With plans now being fine-tuned for a phased re-opening of Cayman’s borders to international visitors, the broader economic implications and other underlying issues are creeping to the surface.
Giving an overview of the plans as they are evolving, Hon. Premier Alden McLaughlin emphasised that “we can’t stay static, we have to find ways of boosting revenue, employment opportunities, and keeping the economy moving.”
These themes were echoed at the recently held Chamber of Commerce 3rd Annual Economic Summit where government ministers gave broad outlines of the plans being considered, amidst repeated calls for specifics.
Mr McLaughlin sought to allay those worries by flagging up that the government was doing “a lot of exciting things in terms of measures to help the economy, help businesses and to increase employment.”
He hinted that “by next week we should have some of those at a state of readiness where we can have another press conference and talk in more detail about those.”
This week's event was the first government press conference in a month (but it ended abruptly due to technical problems).
The Premier had further teased that upcoming announcements next week include; "a significant increase in grant money to businesses, a new loan scheme which the government has been negotiating with local banks to give access to local businesses as well as a number of other things such as the new Global Citizen tourism programme.”
He also disclosed that a standby “substantial line of credit” for the government with a consortium of local banks was also close to being finalised.
He said it would give the government “a safety net to get through quite frankly to the end of next year, if that what it takes.”
Although he did not state the exact figure being negotiated, when the loan issued was first announced by the Hon. Minister of Finance Roy McTaggart, the amount stated was CI$500 million.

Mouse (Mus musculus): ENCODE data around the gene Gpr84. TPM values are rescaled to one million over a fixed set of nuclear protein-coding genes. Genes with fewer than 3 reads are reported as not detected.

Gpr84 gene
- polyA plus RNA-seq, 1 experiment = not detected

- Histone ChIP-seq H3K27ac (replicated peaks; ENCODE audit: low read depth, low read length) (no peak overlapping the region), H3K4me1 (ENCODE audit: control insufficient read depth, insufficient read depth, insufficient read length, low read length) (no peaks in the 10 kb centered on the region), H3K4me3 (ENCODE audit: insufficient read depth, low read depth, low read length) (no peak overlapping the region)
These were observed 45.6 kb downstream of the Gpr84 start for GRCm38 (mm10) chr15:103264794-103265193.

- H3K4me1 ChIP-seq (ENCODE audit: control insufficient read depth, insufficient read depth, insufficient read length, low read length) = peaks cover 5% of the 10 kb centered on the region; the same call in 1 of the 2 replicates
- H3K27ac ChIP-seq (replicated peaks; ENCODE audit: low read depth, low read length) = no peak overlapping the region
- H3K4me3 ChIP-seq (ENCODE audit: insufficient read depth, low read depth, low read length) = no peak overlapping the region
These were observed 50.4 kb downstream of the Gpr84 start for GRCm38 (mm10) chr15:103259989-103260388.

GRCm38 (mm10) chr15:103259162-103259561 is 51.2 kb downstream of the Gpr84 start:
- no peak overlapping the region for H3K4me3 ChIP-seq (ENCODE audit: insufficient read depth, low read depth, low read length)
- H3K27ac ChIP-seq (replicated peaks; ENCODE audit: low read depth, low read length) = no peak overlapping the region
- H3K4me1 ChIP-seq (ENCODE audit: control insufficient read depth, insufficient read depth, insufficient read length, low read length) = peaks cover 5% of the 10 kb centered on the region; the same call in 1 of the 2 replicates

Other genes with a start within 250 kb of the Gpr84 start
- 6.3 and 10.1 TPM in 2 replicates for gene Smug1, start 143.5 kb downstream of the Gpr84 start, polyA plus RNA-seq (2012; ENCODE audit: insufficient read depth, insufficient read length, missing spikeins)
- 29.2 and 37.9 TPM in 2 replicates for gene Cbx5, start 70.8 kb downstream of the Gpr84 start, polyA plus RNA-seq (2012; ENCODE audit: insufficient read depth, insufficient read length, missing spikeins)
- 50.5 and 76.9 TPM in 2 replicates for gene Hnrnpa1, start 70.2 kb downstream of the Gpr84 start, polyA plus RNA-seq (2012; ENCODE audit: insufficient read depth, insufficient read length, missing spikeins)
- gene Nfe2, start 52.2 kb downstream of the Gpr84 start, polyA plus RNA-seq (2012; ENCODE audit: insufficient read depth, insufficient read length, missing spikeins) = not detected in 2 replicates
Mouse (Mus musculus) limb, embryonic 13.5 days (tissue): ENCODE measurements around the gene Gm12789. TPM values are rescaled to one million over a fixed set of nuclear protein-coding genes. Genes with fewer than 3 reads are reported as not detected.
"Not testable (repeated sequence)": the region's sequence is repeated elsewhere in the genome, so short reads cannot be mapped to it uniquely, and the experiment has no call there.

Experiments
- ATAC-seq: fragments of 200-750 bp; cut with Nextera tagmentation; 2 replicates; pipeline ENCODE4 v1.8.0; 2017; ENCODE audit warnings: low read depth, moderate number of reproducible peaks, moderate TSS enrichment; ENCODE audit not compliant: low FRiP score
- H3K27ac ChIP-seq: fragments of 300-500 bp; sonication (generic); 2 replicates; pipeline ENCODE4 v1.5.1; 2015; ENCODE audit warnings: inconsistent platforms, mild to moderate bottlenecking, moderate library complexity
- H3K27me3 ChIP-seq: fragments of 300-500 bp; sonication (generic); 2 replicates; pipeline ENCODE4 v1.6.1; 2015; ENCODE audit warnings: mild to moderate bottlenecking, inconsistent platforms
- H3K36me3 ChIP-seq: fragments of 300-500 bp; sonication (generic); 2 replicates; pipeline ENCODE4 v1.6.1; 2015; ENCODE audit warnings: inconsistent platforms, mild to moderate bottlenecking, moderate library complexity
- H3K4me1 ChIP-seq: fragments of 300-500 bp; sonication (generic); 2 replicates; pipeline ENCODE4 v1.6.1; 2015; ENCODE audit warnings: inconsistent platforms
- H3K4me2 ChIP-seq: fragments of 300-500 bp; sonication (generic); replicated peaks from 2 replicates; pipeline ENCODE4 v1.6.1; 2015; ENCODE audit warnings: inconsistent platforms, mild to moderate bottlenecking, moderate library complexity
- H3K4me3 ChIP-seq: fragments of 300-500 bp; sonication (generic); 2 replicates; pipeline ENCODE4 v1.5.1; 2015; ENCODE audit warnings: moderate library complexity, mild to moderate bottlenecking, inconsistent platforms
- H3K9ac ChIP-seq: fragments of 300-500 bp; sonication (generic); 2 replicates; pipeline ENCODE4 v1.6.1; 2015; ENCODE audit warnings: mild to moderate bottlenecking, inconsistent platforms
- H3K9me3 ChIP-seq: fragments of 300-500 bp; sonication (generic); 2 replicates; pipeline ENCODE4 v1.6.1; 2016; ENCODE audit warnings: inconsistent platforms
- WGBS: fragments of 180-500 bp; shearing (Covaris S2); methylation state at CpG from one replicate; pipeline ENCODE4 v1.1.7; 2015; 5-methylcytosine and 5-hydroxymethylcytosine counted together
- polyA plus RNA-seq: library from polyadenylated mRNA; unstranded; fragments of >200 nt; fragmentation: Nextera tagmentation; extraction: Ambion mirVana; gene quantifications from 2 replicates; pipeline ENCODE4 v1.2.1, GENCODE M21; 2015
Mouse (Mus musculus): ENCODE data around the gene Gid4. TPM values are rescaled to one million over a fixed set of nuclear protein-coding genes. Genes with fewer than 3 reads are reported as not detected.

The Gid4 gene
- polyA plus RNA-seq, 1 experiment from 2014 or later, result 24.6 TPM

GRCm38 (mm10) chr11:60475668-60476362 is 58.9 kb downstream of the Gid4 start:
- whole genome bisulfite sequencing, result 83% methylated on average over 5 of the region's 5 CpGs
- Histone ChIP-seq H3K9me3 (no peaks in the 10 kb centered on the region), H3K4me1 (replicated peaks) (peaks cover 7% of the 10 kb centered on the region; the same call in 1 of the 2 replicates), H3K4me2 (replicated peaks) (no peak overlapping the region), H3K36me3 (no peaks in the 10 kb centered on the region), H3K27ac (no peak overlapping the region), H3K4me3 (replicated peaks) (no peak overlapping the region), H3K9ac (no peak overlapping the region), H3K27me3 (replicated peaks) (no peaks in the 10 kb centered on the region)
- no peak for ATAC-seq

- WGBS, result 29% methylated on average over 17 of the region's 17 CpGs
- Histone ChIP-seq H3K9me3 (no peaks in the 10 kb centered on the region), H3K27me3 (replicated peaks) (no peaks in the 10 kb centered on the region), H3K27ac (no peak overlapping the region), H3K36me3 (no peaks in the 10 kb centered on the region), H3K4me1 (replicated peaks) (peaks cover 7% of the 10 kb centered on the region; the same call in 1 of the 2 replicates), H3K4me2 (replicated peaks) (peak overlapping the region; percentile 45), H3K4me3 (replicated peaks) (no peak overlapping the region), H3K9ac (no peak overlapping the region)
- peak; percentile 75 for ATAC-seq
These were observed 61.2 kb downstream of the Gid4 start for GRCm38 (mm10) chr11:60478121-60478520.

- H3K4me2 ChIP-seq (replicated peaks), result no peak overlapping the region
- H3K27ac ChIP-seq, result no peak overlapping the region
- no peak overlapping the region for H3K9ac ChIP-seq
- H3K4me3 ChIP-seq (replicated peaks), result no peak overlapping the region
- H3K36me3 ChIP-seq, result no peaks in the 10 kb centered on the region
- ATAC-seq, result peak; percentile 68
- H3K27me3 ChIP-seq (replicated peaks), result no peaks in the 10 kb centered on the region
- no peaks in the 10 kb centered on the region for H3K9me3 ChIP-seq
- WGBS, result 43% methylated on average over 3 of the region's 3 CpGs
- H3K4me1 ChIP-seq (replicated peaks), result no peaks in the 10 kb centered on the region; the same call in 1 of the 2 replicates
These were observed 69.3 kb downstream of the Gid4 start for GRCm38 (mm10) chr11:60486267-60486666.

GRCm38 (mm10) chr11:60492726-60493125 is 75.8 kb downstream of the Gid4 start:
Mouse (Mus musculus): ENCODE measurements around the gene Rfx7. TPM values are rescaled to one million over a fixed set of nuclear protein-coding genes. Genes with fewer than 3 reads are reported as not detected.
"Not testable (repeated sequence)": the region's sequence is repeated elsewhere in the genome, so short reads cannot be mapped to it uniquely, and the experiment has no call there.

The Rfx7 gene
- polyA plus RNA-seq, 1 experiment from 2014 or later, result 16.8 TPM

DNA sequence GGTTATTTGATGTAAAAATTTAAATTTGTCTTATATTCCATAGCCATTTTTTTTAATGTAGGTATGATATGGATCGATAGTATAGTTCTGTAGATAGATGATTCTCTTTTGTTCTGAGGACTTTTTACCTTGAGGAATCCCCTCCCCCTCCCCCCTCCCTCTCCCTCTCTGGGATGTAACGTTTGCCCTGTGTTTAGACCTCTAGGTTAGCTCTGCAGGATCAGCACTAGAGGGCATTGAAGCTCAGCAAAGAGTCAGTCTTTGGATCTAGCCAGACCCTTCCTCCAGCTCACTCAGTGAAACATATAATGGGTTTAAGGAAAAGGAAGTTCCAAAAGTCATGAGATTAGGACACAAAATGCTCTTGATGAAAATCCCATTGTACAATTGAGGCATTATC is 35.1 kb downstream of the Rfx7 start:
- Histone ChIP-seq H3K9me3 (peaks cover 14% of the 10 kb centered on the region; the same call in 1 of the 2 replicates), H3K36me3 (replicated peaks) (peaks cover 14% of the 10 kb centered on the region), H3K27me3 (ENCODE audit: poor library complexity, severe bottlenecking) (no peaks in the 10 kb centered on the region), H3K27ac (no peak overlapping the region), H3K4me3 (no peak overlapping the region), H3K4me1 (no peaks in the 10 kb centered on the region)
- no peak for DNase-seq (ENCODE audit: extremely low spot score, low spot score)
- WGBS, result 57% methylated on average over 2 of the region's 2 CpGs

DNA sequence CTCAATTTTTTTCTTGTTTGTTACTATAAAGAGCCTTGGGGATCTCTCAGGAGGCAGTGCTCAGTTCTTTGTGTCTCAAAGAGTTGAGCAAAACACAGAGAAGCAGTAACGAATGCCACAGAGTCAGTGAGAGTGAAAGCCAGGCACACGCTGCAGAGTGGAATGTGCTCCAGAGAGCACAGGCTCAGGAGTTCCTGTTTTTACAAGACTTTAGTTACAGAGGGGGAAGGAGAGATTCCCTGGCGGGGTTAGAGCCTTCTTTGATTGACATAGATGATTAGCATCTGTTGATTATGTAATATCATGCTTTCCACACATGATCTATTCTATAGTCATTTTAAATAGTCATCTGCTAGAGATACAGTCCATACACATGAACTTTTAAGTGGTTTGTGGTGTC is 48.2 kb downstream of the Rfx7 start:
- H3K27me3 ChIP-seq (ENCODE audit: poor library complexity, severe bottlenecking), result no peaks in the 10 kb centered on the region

“I think within the next two weeks that we are going to be making some very exciting announcements and that most people will be very happy,” Mr McLaughlin promoted.
DP BILL EXERCISES CAYMAN PUBLIC
In a reference to issues which have been topping the social and political discourse since the last press conference, Premier McLaughlin quipped:
“We may have had to be dealing with things like the Domestic Partnership Bill, and even attempted coups (a reference to reports of disquiet within his Unity Government over the controversial Domestic Partnership Bill)” which has exercised many and split the community.
But he affirmed: “We have gotten on with the business of government”.
The moment was seized upon by Hon. Minister of Health Dwayne Seymour, an independent coalition partner in Premier McLaughlin’s People's Progressive Movement (PPM)-led government.
Mr Seymour, one of the cabinet members who had opposed the controversial Domestic Partnership Bill (on an agreed conscience vote), pledged his support for the Premier during the press conference.
He had based his opposition to the same-sex civic union bill on his Christian beliefs.
“I am not afraid to publicly express my love for God and I’m also not afraid to express my support for the coalition government and the Premier," Mr Seymour avowed.
“Yes, we’ve had our differences over the DPB (Domestic Partnership Bill), I won’t hide from it,” he said, but added, “I did what God and the people wanted me to do.”
Mr Seymour continued: “Now, we have a lot of work to do for this country” and he stressed, “I’m up to the task, never wondering whether someone on earth would give me credit for the wisdom God imparts to me daily but is satisfied in waiting for my reward in heaven.”
With a wry smile and whimsical jab back at the Premier, Mr Seymour countered: “Although the Premier took a cheap shot, I would say sarcastically, about the coup, hahaha,” he chuckled, “as a sprinter, it missed me and went over my head.”
“I will have no part of any coup just to make it clear. Premier knows he has my support and the team know they have my support,” the Health Minister declared.
Although he did not address the issue during the prematurely-ended press conference, HE Governor Martyn Roper is set to unilaterally enact the bill into law on September 1st under his Reserve Constitutional powers after it was voted down in the Legislative Assembly.
The Governor had said he would conduct public consultation during this period prior to the bill becoming law.
With elections scheduled to be held by May next year, the Domestic Partnership issue and economic management during the COVID-pandemic are already shaping up to be among the central platform topics.
The government has generally been praised for its handling of the public health aspect of the COVID-19 pandemic.
The DP bill in particular has triggered debate about the Cayman Islands constitutional ties to the UK, the powers of the Governor, and has rekindled talk of independence.